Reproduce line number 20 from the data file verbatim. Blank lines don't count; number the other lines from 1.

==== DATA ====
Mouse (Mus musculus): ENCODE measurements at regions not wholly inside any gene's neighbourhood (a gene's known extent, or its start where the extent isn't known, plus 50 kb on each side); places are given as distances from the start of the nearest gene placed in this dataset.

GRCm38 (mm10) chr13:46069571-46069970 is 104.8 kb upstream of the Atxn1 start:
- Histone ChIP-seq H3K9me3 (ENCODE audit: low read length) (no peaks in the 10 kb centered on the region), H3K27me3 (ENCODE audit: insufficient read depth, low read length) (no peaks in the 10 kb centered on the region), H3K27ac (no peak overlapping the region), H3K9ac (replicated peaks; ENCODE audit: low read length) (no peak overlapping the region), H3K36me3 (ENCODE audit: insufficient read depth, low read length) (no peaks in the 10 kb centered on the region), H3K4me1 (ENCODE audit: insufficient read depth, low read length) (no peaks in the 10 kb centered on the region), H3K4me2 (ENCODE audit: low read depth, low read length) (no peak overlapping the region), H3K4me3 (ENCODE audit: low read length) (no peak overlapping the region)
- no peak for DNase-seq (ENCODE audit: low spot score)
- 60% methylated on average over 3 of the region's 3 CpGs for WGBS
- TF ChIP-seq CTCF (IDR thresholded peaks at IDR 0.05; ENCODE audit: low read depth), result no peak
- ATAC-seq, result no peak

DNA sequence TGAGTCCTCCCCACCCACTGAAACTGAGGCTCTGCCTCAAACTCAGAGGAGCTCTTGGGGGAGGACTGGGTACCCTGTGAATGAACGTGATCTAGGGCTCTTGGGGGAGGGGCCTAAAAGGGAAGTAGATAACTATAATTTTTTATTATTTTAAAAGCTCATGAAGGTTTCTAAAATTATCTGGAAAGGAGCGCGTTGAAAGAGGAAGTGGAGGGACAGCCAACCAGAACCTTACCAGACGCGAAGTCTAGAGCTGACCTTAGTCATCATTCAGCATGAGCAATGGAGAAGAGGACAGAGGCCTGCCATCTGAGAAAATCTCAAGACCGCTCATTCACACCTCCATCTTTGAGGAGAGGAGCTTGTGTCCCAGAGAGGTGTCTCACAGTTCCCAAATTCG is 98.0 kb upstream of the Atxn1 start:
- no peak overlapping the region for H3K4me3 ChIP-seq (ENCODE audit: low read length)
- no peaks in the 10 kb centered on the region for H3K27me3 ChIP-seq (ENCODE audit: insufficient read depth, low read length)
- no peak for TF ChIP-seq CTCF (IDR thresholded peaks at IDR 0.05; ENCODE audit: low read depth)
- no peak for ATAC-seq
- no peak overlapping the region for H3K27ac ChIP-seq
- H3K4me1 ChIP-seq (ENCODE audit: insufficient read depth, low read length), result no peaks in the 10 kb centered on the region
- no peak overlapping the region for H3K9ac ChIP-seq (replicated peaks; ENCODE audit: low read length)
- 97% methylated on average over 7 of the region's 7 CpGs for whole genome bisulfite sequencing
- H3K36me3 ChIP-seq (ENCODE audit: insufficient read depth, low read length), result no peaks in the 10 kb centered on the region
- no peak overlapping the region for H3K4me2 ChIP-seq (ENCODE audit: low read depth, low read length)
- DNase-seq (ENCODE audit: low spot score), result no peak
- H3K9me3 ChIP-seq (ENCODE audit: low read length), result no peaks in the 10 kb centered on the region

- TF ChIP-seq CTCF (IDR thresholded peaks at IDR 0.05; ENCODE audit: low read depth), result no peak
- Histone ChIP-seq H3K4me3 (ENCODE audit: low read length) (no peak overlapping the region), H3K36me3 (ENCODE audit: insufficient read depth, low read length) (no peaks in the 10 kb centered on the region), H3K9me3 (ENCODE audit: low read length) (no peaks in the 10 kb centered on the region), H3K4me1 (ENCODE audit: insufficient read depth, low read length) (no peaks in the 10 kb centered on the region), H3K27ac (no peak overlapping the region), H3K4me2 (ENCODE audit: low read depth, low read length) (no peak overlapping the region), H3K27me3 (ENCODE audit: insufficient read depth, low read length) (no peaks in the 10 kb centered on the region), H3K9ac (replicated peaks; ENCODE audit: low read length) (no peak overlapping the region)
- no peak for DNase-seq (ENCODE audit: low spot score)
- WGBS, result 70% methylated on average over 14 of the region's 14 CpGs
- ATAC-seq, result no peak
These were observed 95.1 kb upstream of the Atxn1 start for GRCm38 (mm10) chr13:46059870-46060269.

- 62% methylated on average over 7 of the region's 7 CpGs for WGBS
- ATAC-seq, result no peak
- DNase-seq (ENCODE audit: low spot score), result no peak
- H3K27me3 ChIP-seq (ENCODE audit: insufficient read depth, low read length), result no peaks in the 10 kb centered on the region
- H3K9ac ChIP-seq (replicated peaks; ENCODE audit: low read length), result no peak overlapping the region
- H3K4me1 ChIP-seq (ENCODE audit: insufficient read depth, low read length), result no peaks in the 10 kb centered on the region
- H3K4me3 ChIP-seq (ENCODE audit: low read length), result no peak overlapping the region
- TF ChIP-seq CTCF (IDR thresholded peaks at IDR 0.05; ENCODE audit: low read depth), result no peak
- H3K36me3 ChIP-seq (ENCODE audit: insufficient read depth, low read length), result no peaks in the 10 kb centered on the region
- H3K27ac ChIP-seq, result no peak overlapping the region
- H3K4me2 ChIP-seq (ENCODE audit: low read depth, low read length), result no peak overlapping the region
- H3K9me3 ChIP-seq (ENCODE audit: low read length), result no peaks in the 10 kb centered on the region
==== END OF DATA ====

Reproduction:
- H3K9me3 ChIP-seq (ENCODE audit: low read length), result no peaks in the 10 kb centered on the region